For example, the conservative group Heritage Action urged constituents to call lawmakers like Rep. Tom Latham, a 10-term Iowa Republican, to pressure him to oppose the measure. Latham, as a result, received calls from constituents angry about the bill's food-stamp spending. Latham aides said the calls frustrated the congressman. He had argued that, without the cuts, food-stamp spending would be unchecked.
If no bill passes, Congress would likely adopt a short-term resolution to continue spending at current levels.
Democrats, meanwhile, were fearful of backlash from liberals who warned them against voting in favor of deep food-stamp cuts.
"They are worried they will be challenged in a primary if they don't fight tooth and nail on food stamps," said Rep. Colin Peterson, a Minnesota Democrat and former Agriculture Committee chairman.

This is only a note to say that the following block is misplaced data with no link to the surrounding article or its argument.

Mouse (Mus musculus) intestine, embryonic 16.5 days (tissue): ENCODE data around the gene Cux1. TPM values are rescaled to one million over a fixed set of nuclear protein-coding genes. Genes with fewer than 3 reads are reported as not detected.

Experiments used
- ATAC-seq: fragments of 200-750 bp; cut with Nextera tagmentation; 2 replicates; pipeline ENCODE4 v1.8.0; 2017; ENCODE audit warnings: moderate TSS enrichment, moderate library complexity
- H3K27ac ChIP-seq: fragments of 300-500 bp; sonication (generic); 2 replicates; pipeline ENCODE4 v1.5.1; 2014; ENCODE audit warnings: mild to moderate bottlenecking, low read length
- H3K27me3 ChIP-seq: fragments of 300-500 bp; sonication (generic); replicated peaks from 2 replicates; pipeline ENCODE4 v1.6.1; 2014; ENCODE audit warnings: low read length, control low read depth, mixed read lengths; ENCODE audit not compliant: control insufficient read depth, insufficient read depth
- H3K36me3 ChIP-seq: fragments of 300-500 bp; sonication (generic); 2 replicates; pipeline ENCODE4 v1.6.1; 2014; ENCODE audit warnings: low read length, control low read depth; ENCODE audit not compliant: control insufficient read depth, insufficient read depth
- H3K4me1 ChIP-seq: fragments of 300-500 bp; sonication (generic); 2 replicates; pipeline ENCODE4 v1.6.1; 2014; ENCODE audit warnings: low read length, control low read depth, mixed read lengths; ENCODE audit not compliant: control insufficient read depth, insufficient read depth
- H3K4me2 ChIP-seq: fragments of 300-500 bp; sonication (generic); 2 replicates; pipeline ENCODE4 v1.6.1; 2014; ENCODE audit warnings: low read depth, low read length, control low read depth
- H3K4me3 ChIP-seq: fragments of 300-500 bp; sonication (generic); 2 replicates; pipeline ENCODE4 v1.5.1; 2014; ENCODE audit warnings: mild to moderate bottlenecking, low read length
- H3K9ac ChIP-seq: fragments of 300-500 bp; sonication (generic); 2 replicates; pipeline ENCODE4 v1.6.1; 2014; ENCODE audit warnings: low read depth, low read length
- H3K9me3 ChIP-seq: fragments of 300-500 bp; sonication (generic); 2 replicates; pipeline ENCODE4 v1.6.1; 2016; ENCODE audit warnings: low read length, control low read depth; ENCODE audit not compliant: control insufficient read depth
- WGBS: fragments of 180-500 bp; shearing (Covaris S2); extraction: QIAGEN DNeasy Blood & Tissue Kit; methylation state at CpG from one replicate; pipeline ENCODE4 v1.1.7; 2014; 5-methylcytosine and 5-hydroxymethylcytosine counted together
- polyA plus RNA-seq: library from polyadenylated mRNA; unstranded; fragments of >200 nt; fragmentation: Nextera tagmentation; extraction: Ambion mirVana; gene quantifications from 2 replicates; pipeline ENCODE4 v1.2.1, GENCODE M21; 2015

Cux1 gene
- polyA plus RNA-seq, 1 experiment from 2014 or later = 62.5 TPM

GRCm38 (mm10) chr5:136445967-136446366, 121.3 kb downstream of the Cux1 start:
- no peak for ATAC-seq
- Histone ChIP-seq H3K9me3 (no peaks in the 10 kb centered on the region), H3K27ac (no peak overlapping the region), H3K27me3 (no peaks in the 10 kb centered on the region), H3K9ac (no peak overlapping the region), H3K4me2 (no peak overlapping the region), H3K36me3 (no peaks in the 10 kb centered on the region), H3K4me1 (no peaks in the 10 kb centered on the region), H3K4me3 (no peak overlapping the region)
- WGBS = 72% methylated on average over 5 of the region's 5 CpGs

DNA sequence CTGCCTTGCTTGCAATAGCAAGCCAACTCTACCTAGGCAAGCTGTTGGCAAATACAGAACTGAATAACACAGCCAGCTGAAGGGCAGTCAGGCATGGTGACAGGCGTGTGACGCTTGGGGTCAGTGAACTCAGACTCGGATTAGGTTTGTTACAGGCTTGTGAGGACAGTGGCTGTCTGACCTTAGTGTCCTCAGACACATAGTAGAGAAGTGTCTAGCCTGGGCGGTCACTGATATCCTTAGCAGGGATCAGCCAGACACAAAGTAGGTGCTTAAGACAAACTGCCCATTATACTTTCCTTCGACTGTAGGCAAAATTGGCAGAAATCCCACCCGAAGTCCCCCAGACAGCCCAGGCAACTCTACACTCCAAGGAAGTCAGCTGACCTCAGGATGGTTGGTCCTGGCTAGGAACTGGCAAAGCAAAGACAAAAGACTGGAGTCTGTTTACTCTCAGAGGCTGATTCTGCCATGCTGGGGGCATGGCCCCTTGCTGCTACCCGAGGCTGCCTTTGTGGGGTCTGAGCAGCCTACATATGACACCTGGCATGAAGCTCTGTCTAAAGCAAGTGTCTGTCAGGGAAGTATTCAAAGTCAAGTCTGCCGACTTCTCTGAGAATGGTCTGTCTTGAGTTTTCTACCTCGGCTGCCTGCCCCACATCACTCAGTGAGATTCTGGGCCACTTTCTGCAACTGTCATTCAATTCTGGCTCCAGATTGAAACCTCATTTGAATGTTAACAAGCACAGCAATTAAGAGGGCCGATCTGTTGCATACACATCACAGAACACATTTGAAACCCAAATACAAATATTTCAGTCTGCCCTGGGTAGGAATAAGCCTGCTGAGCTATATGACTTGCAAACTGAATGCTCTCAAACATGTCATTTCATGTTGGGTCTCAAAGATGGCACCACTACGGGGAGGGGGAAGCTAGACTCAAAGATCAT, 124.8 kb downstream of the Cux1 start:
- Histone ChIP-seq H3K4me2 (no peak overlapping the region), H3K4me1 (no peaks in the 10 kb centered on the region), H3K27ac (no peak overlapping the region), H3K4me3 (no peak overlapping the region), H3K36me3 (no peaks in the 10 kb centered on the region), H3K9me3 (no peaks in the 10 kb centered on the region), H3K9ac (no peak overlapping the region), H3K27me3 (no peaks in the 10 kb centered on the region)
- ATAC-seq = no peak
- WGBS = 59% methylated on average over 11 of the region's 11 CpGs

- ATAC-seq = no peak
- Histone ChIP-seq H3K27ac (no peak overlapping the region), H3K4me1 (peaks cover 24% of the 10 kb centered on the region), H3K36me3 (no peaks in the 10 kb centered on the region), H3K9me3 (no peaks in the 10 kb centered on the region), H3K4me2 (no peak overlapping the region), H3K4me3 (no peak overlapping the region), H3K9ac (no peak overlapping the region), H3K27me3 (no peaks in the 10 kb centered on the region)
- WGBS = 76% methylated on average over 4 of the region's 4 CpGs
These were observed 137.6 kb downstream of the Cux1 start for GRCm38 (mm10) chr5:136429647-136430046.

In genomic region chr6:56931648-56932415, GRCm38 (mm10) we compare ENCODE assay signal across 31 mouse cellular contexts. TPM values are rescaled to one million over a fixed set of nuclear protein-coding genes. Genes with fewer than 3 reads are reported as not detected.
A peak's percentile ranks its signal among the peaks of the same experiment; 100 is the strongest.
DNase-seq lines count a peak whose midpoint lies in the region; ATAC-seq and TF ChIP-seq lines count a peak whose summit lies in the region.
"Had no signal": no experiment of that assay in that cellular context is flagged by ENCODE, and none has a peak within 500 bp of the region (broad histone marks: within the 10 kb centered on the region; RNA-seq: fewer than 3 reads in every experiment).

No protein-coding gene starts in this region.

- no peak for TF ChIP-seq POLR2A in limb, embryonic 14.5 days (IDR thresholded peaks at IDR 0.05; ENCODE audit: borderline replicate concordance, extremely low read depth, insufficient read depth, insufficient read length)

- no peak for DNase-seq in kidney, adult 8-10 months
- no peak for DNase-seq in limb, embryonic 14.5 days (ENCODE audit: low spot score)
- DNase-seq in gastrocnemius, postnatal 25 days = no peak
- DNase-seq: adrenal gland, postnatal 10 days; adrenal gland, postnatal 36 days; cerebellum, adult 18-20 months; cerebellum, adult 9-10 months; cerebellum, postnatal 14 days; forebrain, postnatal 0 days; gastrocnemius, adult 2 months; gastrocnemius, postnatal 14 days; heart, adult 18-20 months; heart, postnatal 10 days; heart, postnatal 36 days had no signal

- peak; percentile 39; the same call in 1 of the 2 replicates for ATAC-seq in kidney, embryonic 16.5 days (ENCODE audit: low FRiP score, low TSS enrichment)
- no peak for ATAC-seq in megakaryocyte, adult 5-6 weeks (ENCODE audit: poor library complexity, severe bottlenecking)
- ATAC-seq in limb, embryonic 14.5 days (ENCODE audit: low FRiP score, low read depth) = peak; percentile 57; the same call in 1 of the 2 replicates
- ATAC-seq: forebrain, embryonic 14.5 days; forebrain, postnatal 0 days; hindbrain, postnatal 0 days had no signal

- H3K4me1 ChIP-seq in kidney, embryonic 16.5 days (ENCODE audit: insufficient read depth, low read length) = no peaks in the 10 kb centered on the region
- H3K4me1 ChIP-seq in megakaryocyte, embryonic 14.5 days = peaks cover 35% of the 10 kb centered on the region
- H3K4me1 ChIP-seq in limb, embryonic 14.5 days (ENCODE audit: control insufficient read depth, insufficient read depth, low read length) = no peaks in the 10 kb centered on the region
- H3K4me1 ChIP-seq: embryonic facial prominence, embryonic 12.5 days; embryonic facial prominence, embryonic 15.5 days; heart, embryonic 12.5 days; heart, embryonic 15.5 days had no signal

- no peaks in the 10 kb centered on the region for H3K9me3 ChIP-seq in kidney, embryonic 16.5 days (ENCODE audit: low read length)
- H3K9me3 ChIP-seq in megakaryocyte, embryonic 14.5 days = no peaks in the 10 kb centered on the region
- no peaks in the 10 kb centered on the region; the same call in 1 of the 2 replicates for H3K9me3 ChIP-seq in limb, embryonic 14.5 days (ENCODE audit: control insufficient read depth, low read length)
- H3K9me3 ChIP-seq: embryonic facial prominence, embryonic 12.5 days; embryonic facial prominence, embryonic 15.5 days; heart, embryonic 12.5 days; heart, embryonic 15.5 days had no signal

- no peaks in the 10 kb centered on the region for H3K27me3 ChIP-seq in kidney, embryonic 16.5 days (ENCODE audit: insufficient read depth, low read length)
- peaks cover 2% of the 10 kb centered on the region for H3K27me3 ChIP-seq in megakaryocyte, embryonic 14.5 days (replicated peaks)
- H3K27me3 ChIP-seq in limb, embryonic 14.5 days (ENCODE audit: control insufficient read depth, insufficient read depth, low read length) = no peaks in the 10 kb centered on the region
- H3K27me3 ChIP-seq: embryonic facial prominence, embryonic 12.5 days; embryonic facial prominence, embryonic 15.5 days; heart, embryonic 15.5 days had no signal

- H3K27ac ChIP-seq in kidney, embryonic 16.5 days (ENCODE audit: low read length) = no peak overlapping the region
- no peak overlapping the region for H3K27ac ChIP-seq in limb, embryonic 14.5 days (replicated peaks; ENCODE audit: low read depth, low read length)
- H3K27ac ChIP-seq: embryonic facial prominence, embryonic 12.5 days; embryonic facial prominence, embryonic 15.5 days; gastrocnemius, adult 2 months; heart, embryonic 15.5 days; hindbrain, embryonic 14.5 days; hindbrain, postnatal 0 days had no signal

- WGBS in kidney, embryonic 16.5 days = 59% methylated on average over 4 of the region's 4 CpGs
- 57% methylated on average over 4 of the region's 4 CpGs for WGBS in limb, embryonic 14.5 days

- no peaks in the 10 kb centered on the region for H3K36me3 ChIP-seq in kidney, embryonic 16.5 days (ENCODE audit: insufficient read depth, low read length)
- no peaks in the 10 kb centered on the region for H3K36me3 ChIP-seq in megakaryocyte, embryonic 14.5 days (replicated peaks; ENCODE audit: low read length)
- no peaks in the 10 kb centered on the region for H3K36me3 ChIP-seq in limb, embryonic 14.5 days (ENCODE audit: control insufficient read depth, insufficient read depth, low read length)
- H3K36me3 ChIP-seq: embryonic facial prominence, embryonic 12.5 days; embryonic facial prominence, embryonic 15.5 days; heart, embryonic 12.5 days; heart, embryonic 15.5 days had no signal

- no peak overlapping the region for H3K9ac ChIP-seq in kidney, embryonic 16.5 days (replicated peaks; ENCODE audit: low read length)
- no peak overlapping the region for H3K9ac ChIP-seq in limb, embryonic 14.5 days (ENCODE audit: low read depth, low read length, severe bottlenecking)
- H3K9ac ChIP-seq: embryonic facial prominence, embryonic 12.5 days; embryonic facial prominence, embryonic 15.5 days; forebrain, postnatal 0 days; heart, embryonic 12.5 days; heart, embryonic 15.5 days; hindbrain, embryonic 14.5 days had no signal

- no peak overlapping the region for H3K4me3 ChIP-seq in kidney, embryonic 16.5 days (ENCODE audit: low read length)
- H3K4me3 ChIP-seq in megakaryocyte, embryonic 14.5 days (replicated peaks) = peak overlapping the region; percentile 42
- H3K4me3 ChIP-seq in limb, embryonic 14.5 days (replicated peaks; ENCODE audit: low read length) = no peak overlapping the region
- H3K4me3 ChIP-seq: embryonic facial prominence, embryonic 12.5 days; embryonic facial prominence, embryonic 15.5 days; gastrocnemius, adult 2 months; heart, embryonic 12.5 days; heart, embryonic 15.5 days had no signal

Since the vote, leading Republicans have said the days of binding food-stamps with agriculture programs should end.
"We should treat the food stamp program on its own, as its separate program," said Rep. Paul Ryan of Wisconsin, the budget committee chairman, who opposed the bill.
Should that happen, Republicans and Democrats alike say the outcome also bodes poorly for the future of passing farm and food-stamp measures — and appeasing each side's core supporters.
Associated Press writer Charles Babington in Washington contributed to this report.
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